The Northern Maldives have started with liveaboard diving cruises in recent years. The Islands are not as developed as much as the Ari atoll and Southern Atolls. But the dive site is non the less plentiful and has some spectacular marine life and coral gardens.
The dive sites can be challenging with drift dives in the strong Indian Ocean currents, and most liveaboards will expect experienced divers to join this dive safari.
From $ 210 a day
Liveaboards that cruise the Northern atolls of the Maldives do this combined with the Central atolls or stay up North for the entire dive safari. In the last case, this would be that you need to book a domestic flight.
The Northern part of the Maldives houses more than 1200 species of reef fish and 250 species of corals. Of course, you can see the usual marine life that you expect on a dive safari in the Maldives with Manta Rays, Whale sharks, reef sharks, and other shark species.
But in these parts, more macro dives are here as well, with dive sites where you can see ghost pipefish, Frogfish, leaffish, fire gobies, seahorses, and plenty of shrimps and nudibranchs.
Another marine life here is green turtles, hawksbill turtles, and guitarfish.
Nelivaru Thila, Kunfundahoo island
Nelivaru Thila has excellent dive conditions throughout the year, but you will have the best chance to see manta rays during the Southwest monsoon. The pinnacle’s top is only 5 meters, making it possible to make your safety stop while enjoying a manta show.
The best parts of the dive site are the Southwest parts and east side of the thila; here, you can find several overhangs with plenty of fish life from small critters such as ghost pipefish and larger marine life such as manta rays and stingrays.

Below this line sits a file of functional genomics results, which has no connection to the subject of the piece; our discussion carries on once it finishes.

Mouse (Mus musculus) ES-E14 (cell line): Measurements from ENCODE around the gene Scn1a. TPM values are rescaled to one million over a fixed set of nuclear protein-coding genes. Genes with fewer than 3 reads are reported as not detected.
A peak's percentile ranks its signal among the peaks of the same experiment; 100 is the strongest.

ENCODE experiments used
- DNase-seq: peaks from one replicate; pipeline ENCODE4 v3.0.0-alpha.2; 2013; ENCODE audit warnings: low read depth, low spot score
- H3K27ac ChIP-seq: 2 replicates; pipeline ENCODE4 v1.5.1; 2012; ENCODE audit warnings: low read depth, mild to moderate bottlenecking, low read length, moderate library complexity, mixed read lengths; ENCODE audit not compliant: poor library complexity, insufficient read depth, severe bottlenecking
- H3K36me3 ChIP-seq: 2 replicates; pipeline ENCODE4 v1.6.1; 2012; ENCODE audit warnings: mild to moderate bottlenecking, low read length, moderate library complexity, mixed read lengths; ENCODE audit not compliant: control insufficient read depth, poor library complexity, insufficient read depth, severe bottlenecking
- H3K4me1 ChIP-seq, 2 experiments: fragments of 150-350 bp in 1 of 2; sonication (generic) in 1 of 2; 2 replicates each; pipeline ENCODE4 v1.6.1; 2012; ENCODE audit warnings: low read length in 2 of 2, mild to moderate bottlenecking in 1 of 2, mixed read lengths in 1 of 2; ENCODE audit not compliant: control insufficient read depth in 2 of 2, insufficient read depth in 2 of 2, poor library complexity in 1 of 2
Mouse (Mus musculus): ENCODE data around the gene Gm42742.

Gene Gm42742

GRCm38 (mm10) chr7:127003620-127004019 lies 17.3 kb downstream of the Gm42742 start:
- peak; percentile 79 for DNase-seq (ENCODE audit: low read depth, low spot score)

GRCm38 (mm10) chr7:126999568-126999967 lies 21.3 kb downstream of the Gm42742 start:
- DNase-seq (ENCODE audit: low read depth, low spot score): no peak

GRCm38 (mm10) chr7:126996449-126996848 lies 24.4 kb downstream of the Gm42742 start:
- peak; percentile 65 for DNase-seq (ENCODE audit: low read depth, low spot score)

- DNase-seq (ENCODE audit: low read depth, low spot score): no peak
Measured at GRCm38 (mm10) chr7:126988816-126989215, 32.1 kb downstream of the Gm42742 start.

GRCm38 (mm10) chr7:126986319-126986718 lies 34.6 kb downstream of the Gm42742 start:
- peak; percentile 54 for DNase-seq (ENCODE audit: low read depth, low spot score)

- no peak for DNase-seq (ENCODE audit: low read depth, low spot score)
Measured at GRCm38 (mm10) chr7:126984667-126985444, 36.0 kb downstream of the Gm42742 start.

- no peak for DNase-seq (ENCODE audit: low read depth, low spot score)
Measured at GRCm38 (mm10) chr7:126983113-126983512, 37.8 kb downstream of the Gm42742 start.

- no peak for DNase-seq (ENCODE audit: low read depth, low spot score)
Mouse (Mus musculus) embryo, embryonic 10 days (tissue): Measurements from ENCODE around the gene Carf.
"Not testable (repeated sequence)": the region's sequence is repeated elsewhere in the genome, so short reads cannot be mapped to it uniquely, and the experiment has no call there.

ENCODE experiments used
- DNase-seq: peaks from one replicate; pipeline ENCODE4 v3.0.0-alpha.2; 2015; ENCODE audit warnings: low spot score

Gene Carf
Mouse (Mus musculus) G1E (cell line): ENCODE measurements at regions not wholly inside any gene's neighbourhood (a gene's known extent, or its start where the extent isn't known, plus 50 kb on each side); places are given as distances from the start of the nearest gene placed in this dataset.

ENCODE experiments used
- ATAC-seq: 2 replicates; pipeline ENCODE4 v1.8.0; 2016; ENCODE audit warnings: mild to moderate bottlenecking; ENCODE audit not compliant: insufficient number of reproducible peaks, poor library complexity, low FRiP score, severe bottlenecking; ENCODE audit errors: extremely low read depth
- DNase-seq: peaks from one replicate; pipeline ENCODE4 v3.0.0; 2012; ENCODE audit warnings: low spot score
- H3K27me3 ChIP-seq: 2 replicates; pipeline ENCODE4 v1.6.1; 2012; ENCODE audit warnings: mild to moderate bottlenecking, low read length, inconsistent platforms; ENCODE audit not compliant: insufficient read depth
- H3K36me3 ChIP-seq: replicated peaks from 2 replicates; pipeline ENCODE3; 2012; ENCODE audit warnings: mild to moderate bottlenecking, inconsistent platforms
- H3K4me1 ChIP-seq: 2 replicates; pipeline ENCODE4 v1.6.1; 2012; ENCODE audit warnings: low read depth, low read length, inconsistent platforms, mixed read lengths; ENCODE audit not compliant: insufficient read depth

Dhonfanu thila, Baa Atoll
Dhonfanu thila is. The smaller pinnacle covered in excellent hard corals on the top of the reef is between 7 and 10 meters. The walls drop down to 20 meters and provide you with some beautiful soft corals and overhangs. When descending to 30 meters, expect to see stingrays.
During the dive, you also can see giant trevally, tuna, and blue-striped snappers on some occasions; manta rays will be there.
Dhigali Haa, Baa Atoll
Dhigali Haa is a marine protected area in the Northern Maldives. The reef is long and narrow, colorful with high biodiversity. The top of the reef starts between 12 – 16 meters and slopes down to 32 meters. Red-encrusting coralline algae are numerous.
It still is famous for encounters with schools of barracuda and plenty of turtles. Unfortunately, sightings of reef sharks have declined in recent years.
Labyrinth, Baa Atoll
The labyrinth is a medium-sized pinnacle that, during the centuries, has slowly been crumbling. Thereby making some amazing tunnels and canyons in the reef.
The big eye-catcher on this dive site is the massive schools of fish and beautiful hard and soft corals. Don’t be surprised when you get followed by a large school of batfish that are a curious bunch during your dive.